Offensive cartoons: Russia reminds France of Charlie Hebdo
In its response to the French President, the Russian Foreign Ministry was keen on his dissatisfaction with a cartoon published by the Moscow Embassy in Paris, reminding him of the "Charlie Hebdo" incident.
Emmanuel Macron, during a press conference after the European Union summit in Brussels, criticized the Russian embassy's publication of a cartoon that he considered "offensive", stressing that such a move was unacceptable.
He pointed out that the French Foreign Ministry informed the Russian ambassador of Paris's dissatisfaction with this cartoon, adding: "This mistake has been fixed and I hope it will not be repeated."
"Offensive" cartoons... the headline of a Franco-Russian crisis
The drawing, which was published by the Russian embassy on its Twitter account, shows the body of a patient lying on an operating table with the words “Europe” written on it, and above it two doctors wearing two hats bearing the flags of the United States and the European Union and called them “Empire of Lies” and “European Reich”, and they give the patient We have a malicious right written on it with "Russia hate", "sanctions", "neo-Naziism", "Covid-19", "NATO" and "abolition culture".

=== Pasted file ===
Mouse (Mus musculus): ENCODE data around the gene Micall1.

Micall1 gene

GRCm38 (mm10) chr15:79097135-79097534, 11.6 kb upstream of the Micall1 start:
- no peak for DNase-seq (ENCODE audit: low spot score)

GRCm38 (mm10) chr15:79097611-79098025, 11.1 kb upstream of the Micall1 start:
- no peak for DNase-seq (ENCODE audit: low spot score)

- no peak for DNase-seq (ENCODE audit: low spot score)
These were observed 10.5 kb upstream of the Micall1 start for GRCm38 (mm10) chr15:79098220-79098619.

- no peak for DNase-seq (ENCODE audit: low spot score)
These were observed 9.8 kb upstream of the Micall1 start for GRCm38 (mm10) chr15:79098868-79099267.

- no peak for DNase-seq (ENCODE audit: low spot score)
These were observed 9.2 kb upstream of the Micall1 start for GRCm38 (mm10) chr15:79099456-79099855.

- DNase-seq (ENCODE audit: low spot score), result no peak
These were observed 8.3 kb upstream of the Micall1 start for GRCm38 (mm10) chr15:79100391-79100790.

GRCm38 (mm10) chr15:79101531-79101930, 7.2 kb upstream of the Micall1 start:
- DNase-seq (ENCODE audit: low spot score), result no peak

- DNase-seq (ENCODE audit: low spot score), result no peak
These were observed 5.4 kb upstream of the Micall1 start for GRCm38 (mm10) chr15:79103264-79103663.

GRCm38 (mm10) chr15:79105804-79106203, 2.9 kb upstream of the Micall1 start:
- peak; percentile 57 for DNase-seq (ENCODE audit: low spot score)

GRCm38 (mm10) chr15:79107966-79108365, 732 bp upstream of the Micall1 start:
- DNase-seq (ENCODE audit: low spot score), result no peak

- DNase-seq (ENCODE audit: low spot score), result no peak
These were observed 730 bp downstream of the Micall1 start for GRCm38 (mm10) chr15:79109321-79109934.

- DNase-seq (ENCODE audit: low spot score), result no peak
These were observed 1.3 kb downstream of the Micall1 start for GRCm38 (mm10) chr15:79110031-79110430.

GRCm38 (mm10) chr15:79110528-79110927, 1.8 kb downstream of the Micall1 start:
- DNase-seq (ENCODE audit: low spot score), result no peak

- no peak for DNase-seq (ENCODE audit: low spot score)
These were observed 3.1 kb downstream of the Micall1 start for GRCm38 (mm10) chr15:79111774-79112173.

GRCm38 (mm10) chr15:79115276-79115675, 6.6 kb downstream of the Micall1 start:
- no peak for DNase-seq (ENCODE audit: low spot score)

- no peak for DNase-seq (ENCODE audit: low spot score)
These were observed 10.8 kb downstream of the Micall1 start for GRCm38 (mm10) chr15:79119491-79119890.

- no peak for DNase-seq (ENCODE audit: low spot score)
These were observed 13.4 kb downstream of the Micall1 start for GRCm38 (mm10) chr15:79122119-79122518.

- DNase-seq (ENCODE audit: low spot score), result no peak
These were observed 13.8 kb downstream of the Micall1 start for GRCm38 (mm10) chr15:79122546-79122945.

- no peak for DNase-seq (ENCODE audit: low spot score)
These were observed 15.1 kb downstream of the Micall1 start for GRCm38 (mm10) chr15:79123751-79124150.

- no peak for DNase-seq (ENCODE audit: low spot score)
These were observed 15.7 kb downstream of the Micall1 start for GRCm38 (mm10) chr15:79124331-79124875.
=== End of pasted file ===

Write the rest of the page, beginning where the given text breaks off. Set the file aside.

Russian Foreign Ministry spokeswoman Maria Zakharova responded, on her official channel in "Telegram", to Macron's words by saying: "Really? Wasn't it the French presidents and foreign ministry who were teaching us that any caricatures are normal, even the terrible Charlie Hebdo ones? We decided to follow their advice and use satire that they saw as evidence of freedom of expression, and now they don't like it."
The French president had defended the decision of the satirical magazine Charlie Hebdo to republish pictures of the Prophet Muhammad, which caused an uproar as "offensive", saying: "As president of the republic, I should never comment on the editorial choices of a journalist or newspaper, ever, because there is freedom of information."
He added: "In France there is also freedom, and accordingly and from where I stand I must protect all these freedoms, and therefore I do not comment on the choice of a journalist, I have to say only that a person in France can criticize those who rule."
Fourteen people appeared before the French Criminal Court to face charges of involvement in the attack, which began at Charlie Hebdo's headquarters and ended in the "Kocher" store east of Paris on January 7, 2015, and led to the death of 17 people in the final result.